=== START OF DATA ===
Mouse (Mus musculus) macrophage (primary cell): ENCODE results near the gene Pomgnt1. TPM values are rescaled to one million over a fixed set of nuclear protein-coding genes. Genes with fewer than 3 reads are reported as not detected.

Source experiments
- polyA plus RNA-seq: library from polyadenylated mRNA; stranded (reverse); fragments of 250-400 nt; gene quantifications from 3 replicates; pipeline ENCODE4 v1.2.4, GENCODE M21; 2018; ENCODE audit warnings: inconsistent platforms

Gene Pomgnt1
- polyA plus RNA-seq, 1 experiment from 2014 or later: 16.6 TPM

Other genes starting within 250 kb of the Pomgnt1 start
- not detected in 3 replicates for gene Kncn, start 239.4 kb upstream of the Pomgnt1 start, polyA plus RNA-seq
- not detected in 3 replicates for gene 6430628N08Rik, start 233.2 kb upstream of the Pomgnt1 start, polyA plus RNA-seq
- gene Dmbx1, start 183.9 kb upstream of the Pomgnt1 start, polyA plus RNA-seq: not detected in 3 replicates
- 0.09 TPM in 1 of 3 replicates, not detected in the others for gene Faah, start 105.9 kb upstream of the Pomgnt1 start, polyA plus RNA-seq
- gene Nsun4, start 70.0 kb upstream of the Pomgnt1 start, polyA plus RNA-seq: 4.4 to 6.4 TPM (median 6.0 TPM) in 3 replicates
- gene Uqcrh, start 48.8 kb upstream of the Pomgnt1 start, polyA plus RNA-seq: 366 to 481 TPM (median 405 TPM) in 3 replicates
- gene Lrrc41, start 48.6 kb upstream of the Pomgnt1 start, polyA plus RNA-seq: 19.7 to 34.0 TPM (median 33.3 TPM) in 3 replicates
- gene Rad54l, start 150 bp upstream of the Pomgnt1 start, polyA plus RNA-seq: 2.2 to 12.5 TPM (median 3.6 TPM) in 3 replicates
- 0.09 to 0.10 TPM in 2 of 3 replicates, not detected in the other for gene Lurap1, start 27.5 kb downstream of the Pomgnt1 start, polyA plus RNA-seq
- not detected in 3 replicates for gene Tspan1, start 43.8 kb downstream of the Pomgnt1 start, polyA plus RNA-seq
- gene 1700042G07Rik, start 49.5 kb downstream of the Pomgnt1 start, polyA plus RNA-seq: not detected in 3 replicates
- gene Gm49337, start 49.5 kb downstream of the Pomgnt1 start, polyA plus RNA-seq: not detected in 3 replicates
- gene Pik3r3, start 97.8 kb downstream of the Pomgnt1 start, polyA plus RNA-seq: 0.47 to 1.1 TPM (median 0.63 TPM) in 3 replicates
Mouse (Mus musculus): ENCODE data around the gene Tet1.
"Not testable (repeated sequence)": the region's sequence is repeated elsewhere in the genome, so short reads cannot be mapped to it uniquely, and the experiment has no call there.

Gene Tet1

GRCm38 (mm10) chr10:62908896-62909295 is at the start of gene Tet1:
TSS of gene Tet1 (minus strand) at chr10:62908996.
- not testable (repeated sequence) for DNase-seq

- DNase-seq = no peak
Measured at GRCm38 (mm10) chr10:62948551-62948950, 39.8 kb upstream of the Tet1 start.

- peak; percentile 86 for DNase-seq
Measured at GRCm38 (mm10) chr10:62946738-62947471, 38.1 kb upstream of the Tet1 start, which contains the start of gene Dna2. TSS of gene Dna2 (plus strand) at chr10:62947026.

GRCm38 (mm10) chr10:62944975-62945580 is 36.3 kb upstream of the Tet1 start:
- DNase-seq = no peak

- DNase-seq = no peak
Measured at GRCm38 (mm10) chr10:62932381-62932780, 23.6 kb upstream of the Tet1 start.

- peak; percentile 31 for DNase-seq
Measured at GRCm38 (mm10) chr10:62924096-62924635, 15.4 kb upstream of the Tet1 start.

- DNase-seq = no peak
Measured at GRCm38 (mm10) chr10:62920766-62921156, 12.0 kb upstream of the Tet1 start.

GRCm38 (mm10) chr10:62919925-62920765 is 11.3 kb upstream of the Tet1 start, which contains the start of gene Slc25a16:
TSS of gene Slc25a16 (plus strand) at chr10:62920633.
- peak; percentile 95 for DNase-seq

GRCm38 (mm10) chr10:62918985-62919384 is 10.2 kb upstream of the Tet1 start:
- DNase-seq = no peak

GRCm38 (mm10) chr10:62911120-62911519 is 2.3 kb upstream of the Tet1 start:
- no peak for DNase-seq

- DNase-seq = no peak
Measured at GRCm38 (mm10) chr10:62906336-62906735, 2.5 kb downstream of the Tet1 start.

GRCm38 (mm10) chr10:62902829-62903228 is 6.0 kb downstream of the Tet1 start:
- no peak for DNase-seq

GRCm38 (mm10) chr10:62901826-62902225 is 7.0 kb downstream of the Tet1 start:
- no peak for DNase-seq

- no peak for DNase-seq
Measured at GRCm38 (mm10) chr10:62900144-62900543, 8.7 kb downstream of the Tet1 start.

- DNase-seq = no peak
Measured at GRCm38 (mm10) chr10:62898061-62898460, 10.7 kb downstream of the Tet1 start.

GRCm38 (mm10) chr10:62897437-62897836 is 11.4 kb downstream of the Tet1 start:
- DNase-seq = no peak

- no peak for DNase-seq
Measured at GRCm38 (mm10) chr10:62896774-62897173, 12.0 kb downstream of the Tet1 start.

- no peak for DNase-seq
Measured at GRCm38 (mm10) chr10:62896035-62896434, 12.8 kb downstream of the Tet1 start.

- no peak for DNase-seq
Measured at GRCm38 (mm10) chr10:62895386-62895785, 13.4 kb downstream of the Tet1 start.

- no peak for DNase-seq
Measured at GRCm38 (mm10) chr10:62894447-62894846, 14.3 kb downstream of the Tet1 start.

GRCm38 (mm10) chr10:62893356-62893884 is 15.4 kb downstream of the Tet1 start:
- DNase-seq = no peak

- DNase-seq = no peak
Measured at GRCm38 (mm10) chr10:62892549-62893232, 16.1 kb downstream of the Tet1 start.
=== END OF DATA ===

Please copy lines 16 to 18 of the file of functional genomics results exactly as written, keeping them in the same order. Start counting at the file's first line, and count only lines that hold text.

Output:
- not detected in 3 replicates for gene Tspan1, start 43.8 kb downstream of the Pomgnt1 start, polyA plus RNA-seq
- gene 1700042G07Rik, start 49.5 kb downstream of the Pomgnt1 start, polyA plus RNA-seq: not detected in 3 replicates
- gene Gm49337, start 49.5 kb downstream of the Pomgnt1 start, polyA plus RNA-seq: not detected in 3 replicates